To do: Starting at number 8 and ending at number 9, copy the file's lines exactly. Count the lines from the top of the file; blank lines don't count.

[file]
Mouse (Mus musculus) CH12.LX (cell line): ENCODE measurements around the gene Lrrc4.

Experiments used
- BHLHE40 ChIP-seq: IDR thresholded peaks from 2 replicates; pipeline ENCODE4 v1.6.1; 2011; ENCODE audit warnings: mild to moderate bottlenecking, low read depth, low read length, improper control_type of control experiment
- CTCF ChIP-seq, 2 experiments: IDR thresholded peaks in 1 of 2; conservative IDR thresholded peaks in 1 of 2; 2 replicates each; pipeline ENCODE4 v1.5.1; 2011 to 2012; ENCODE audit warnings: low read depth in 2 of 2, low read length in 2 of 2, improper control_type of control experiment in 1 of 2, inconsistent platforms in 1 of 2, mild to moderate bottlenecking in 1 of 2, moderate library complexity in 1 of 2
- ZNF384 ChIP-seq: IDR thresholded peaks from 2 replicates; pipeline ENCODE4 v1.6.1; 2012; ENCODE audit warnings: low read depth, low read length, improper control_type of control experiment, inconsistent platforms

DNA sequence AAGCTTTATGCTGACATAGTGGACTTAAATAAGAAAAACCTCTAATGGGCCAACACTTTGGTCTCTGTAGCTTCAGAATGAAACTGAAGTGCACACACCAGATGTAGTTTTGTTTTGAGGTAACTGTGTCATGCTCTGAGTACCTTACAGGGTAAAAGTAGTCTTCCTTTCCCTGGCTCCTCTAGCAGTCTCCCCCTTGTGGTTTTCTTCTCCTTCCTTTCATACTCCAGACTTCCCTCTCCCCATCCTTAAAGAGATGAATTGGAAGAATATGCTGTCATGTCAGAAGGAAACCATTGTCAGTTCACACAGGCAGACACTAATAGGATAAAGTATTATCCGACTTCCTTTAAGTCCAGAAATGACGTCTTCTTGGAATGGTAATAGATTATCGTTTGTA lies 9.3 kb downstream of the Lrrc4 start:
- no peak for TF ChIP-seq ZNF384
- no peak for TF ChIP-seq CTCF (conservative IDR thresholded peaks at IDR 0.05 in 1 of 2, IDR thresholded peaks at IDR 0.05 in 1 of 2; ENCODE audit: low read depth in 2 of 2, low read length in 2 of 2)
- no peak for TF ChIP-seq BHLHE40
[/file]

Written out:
- no peak for TF ChIP-seq CTCF (conservative IDR thresholded peaks at IDR 0.05 in 1 of 2, IDR thresholded peaks at IDR 0.05 in 1 of 2; ENCODE audit: low read depth in 2 of 2, low read length in 2 of 2)
- no peak for TF ChIP-seq BHLHE40